by Kelly Smith
There is a rumor going around that children are naturally resilient. While human beings are wired to survive (thank you ancestors), psychological resilience is a learned skill. Mental toughness, in our ourselves and our children, is a buildable and teachable mindset and skillset.
Let us start by defining resilience, instead of simply using the word as a punchline. Resilience is the capacity to recover quickly from difficulties in order to continue moving forward. The main point of this definition is that, in our complex social world, humans will face obstacles. Teaching our children how to spring back into shape after a setback is teaching them not just how to survive, but how to thrive.
Subjective experience of difficulty should never deter us from learning the fundamentals of resilience. Parents, the world we are currently experiencing is not the same as the one of our youth. Information was not at our fingertips. Instant gratification was less abundant. Self-regulation was built into the fabric of our lives.
Children now have abundance of information, entertainment, and increased ease. Yet, rates of discontent and unhappiness are rising! In service to the generations that follow our own, we need to teach resilience. If you have not yet viewed, ‘The Social Dilemma’, have a gander and know that the counterbalance to this dilemma is, in my opinion, psychological resilience.
Key Skills for building the foundation of Resilience. There are mental, emotional, physical, and social and spiritual skills that every child should possess in order to navigate this stimulus rich environment. When parents model these skills, children shift. Start helping your family today by building the foundation of resilience with these bedrock skills.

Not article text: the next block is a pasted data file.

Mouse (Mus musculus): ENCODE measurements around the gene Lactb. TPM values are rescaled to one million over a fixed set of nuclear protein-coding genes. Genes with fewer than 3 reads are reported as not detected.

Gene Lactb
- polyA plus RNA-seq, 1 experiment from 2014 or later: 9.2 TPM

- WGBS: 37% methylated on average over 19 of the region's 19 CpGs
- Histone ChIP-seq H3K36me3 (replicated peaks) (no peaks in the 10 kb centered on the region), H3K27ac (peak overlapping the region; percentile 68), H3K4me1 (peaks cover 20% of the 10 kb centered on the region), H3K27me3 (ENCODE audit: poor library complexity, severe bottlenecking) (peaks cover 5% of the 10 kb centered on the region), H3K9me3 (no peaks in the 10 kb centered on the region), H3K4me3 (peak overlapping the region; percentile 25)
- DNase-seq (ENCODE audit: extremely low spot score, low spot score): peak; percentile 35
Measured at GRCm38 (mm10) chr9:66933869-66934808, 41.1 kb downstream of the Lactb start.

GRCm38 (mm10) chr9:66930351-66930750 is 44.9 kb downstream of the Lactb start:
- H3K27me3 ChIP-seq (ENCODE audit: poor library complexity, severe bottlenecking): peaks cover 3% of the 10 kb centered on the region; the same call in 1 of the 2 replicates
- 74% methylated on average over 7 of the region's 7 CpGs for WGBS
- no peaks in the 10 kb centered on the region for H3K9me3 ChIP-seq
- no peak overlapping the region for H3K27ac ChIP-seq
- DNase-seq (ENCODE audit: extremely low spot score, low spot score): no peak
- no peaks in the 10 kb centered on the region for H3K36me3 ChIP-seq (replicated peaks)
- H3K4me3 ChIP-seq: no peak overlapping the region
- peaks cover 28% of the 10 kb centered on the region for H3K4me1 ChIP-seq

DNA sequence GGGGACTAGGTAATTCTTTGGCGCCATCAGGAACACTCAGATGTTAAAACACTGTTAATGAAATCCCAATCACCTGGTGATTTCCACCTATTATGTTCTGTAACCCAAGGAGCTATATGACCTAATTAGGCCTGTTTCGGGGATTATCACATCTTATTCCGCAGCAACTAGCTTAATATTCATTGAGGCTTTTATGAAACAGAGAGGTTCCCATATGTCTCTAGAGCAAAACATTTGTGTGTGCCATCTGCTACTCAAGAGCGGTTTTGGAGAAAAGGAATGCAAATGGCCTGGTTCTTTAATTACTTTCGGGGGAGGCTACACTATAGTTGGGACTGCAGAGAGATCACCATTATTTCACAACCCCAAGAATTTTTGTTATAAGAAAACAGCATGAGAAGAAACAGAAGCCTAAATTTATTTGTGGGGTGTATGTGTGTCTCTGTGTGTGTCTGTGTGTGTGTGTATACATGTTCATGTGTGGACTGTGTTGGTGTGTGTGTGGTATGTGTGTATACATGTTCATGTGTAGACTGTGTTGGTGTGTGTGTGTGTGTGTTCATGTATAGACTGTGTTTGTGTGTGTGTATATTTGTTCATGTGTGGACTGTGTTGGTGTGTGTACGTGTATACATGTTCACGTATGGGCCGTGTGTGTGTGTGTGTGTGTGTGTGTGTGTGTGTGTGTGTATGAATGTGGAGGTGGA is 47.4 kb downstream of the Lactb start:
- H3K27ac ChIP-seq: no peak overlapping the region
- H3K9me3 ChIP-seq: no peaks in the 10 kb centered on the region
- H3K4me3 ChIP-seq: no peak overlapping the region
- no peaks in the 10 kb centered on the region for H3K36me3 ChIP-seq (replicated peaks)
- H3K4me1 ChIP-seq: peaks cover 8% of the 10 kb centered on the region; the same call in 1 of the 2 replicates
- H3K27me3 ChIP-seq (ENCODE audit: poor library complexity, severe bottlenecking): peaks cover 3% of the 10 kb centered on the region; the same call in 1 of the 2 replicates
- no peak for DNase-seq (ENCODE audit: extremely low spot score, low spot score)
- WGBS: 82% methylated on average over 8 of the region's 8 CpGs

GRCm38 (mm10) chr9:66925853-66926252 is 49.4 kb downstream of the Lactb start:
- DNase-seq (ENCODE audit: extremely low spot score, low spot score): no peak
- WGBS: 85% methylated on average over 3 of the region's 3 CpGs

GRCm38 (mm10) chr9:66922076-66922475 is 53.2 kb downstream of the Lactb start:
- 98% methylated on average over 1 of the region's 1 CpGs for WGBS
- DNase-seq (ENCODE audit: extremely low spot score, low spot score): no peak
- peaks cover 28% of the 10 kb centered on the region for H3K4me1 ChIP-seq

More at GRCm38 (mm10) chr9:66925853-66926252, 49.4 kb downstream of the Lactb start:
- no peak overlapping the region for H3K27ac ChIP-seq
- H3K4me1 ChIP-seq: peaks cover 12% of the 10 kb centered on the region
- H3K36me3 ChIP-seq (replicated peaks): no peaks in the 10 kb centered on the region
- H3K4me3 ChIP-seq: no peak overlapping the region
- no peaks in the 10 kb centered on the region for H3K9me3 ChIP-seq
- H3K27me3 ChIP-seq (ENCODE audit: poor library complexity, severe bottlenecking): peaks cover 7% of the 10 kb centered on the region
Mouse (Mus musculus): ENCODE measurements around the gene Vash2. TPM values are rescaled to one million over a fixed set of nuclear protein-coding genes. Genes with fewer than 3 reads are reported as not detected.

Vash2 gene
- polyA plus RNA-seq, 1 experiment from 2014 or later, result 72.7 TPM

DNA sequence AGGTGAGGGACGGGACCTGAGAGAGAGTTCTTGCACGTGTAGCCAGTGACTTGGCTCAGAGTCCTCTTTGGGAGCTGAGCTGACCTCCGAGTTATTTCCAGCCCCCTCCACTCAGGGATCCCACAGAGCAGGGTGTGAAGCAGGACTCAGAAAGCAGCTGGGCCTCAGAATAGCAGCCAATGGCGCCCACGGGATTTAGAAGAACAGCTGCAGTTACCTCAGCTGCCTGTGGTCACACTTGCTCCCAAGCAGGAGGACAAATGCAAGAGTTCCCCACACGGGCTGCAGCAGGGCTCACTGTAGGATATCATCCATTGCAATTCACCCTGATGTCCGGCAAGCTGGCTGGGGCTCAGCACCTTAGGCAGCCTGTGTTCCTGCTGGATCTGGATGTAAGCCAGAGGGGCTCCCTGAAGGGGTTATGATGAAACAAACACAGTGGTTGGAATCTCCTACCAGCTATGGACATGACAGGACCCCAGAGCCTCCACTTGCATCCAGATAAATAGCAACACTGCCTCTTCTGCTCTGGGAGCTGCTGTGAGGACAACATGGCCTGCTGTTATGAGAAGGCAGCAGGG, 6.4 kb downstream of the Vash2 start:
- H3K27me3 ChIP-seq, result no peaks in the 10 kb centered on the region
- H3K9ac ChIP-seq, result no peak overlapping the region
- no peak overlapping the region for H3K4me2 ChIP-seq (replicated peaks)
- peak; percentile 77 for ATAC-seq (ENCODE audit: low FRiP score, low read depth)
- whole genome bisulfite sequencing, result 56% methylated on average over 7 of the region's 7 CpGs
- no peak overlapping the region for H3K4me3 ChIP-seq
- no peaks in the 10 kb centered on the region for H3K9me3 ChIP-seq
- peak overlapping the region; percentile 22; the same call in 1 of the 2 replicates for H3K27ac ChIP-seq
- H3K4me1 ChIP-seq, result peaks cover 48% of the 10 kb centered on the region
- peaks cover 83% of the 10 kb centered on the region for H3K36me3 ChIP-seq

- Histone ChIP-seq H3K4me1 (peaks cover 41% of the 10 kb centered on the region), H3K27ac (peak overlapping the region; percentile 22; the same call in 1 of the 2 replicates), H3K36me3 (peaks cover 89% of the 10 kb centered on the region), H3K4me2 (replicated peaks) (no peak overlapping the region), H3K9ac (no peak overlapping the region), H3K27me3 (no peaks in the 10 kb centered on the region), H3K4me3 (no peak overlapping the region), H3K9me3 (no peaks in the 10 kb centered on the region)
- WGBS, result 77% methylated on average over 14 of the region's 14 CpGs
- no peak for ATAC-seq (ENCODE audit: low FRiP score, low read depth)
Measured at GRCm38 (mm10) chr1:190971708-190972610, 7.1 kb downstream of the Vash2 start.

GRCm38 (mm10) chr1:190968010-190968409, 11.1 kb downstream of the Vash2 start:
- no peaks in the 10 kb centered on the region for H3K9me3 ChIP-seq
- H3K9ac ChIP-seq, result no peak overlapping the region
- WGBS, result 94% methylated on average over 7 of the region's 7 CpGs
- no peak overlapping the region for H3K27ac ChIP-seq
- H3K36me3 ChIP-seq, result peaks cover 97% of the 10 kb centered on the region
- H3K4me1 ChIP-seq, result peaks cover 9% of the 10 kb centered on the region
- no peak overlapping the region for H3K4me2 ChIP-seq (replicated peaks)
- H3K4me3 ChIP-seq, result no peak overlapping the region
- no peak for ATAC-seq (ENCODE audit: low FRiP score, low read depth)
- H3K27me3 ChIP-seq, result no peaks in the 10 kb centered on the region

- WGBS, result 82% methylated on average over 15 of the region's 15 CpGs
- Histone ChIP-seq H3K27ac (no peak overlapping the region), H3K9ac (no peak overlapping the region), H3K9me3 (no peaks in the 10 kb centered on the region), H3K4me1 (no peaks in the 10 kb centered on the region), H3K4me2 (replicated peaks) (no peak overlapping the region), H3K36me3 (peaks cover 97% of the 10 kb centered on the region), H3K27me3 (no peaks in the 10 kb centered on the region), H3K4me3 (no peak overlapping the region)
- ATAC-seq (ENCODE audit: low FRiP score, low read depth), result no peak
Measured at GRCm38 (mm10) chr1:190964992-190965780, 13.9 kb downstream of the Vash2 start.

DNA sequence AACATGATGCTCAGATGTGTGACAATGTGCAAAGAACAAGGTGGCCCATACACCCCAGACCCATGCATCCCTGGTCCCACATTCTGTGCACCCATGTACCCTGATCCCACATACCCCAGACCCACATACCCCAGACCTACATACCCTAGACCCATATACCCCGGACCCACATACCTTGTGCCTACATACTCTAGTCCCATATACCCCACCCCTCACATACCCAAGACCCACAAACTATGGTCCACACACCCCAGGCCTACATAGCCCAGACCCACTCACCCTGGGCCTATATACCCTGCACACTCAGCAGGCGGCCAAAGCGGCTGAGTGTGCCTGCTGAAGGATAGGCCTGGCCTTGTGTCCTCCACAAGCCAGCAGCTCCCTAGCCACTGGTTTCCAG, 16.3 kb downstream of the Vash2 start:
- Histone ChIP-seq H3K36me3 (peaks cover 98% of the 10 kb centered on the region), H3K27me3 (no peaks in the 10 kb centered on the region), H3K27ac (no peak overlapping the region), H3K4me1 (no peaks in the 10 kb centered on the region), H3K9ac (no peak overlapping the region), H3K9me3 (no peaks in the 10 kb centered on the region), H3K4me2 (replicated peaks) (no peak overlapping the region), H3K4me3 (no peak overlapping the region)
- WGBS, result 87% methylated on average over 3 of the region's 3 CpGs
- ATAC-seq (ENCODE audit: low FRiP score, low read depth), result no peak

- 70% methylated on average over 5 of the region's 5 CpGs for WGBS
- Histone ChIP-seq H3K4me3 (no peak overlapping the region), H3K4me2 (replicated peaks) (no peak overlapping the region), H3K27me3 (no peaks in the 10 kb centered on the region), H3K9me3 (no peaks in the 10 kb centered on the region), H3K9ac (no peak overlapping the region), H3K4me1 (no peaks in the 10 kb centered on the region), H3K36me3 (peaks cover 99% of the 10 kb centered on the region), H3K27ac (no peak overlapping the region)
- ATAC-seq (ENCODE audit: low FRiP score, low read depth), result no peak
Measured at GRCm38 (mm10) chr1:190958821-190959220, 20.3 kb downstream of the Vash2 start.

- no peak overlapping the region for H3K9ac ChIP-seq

Mental Skills The cornerstone of resilience is developing a growth mindset. Based in science (Dweck, 2006), this mindset helps all human beings to understand that success in any area of life will depend on learning. Growth mindset is used widely in educational settings, yet is underutilized in parenting.
How we praise our children matters. The simple Pollyanna platitudes will likely do more harm than good for children. Switching the language you utilize in praising your children will help them recognize their personal strengths and use them more readily, along with implementing a Intuition app. https://synctuition.page.link/c56XasnZP2orNHfL9
Emotional Skills Kids are facing social threats more frequently now than ever. Social media and the accessibility of influence can strip our kids of self-worth. Supplying your children with skills in emotional resilience is necessary for them to overcome our anxiety-ridden world.
The foundational skill for developing emotional intelligence is self-awareness. Though metacognition (thinking about our thinking) is not readily utilized for children under the age of 10, it is a foundation on which children can build. Help your child name the experience of an emotion, and allow it to be a temporary state.
The human body is not like the energizer bunny. We are rechargeable, yet most Americans keep overtaxing their energy supplies. Children are notorious for wanting to avoid “the recharge” available to us through sleep.
Help your children develop proper sleep hygiene. Co-create a space for your kids to hold sleep as sacred. This space can be held as a battery station that should be clean of dust and debris of any kind. By dust and debris, mainly focus on any sort of stimulus. Lose the TVs, phones, and any other form of blue light at least 30 minutes prior to bedtime. This goes for parents too.
Human beings are hard-wired to belong. Imagine a caveman living without his cavewoman. Our children are no different. They want to know that they are significant and that they matter in your family.
Building belonging in your family is a foundation whose benefits will be realized for years to come. Start with active listening. The old adage that children should be seen and not heard is garbage. While their opinions don’t need to rule your house, they should at the very least be heard so that you may lead with full understanding of their personal values.
Our families are being required to develop resilience in the current climate. The trick is knowing that there are resources available to build that spring back effect without added stress. We can increase harmony, improve communication skills, and cultivate positive emotions even when we are facing adversity.
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